In the following, I will focus on how to deal with thunar-volman. The rest of Xfce faces a similar roadmap, however. With regards to thunar-volman, there are (at least) three sane options:
- Drop thunar-volman and only support auto-mounting storage devices from now on, directly implemented in thunar. What is very obvious about this solution is that a lot of possibly useful functionality is lost.
- Port thunar-volman to (g)udev/udisks/GIO and make it a standalone daemon so that thunar no longer has to spawn it when new devices are plugged in. The advantage of this approach is that thunar only needs to depend on GIO and doesn’t have to implement the device detection part.
- Port thunar-volman to (g)udev/udisks/GIO as described above and make thunar depend on (g)udev for device detection. Spawn thunar-volman when devices are added/removed. The advantage over the previous approach is that thunar-volman doesn’t have to run permanently as a daemon. The additional thunar dependency on (g)udev could be seen as a disadvantage but on the other hand, it basically replaces another (HAL).
Now, everyone knows that programmers are lazy people. So, in the hope of being able to save some work, I started a survey on the usage of thunar-volman. The idea was to find out which of its features are used most and whether there are some that nobody really cares about. Here are the results:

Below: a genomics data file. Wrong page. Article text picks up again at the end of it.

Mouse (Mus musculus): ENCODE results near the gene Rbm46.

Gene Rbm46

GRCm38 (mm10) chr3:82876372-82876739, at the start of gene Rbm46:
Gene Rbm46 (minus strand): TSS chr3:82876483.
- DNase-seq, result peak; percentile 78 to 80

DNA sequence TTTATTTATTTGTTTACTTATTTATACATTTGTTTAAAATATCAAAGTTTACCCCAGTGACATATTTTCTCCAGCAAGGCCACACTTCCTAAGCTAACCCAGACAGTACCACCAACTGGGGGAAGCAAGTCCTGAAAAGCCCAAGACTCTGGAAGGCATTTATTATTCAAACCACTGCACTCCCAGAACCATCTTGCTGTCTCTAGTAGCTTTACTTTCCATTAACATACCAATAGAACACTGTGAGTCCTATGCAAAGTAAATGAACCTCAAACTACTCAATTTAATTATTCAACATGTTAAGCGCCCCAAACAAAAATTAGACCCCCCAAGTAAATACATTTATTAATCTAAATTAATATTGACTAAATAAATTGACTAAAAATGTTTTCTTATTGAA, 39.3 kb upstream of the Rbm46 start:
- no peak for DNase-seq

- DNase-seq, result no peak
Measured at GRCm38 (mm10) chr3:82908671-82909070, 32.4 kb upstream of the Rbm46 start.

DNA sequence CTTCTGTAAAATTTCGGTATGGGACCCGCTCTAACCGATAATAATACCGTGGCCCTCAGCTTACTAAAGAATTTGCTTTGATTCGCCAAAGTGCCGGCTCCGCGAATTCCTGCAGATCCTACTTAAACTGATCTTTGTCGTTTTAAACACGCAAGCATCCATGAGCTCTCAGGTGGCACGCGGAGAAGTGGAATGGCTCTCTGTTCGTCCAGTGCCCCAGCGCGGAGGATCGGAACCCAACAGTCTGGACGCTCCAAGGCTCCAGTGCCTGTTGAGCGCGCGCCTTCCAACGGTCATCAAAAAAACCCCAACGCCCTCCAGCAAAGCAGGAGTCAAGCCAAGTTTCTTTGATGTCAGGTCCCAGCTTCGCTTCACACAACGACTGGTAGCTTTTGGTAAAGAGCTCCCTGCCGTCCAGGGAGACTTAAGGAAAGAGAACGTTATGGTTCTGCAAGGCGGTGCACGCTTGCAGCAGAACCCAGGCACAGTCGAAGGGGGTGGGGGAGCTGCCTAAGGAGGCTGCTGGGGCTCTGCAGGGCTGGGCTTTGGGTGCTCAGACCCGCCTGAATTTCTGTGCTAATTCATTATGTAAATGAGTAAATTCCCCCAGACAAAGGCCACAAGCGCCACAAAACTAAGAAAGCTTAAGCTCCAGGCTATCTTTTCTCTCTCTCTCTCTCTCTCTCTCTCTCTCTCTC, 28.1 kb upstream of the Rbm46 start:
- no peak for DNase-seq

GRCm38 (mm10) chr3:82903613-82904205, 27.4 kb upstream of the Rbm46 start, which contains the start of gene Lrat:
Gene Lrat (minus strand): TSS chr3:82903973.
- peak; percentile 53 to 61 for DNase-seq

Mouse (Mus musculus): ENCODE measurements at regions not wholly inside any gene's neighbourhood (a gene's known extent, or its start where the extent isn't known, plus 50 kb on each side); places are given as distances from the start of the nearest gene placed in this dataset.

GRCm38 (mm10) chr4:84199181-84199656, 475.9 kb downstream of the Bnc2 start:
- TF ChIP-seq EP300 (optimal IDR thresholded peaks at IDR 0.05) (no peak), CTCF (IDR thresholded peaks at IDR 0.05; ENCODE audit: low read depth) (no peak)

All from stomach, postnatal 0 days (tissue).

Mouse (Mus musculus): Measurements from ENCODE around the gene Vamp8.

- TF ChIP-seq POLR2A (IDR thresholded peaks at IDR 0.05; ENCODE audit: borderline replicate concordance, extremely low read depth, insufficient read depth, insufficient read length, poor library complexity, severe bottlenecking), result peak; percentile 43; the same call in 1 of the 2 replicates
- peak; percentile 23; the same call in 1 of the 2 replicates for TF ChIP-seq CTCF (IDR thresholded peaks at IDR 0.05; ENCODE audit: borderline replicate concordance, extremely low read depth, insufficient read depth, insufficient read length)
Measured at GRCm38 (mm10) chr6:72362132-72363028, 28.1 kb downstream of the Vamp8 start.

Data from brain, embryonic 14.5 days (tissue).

Feature #Users Percentage
Mount removable drives when hot-plugged 86 92.5%
Mount removable media when inserted 83 89.2%
Browse removable media when inserted 69 74.2%
Cameras: Import digital photographs when connected 31 33.3%
Play video CDs and DVDs when inserted 31 33.3%
Play audio CDs when inserted 30 32.3%
Burn a CD or DVD when a blank disc is inserted 21 22.6%
Portable Media Players: Play music files when connected 11 11.8%
Auto-run programs on new drives and media 7 7.5%
Automatically run a program when a printer is connected 7 7.5%
Auto-open files on new drives and media 6 6.5%
Sync Palm devices when connected 5 5.4%
Automatically run a program when an USB keyboard is connected 3 3.2%
Automatically run a program when an USB mouse is connected 3 3.2%
Automatically run a program when a tabled is connected 2 2.2%